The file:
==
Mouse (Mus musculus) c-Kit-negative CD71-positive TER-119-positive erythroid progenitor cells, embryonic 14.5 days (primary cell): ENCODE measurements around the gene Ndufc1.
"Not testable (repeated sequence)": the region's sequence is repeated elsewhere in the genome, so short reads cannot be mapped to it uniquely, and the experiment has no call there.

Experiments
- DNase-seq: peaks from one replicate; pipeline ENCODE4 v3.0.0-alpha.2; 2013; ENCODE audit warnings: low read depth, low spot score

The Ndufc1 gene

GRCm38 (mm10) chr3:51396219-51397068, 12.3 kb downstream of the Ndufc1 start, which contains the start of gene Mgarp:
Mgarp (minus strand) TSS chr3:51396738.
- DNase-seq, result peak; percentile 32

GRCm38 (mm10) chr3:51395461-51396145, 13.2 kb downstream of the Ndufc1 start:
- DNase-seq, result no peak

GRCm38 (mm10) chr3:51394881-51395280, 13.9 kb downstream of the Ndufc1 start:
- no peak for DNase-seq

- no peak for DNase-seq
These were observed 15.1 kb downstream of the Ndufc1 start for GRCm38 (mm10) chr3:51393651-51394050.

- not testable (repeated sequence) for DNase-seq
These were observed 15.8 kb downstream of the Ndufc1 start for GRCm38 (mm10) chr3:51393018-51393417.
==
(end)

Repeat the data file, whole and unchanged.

Mouse (Mus musculus) c-Kit-negative CD71-positive TER-119-positive erythroid progenitor cells, embryonic 14.5 days (primary cell): ENCODE measurements around the gene Ndufc1.
"Not testable (repeated sequence)": the region's sequence is repeated elsewhere in the genome, so short reads cannot be mapped to it uniquely, and the experiment has no call there.

Experiments
- DNase-seq: peaks from one replicate; pipeline ENCODE4 v3.0.0-alpha.2; 2013; ENCODE audit warnings: low read depth, low spot score

The Ndufc1 gene

GRCm38 (mm10) chr3:51396219-51397068, 12.3 kb downstream of the Ndufc1 start, which contains the start of gene Mgarp:
Mgarp (minus strand) TSS chr3:51396738.
- DNase-seq, result peak; percentile 32

GRCm38 (mm10) chr3:51395461-51396145, 13.2 kb downstream of the Ndufc1 start:
- DNase-seq, result no peak

GRCm38 (mm10) chr3:51394881-51395280, 13.9 kb downstream of the Ndufc1 start:
- no peak for DNase-seq

- no peak for DNase-seq
These were observed 15.1 kb downstream of the Ndufc1 start for GRCm38 (mm10) chr3:51393651-51394050.

- not testable (repeated sequence) for DNase-seq
These were observed 15.8 kb downstream of the Ndufc1 start for GRCm38 (mm10) chr3:51393018-51393417.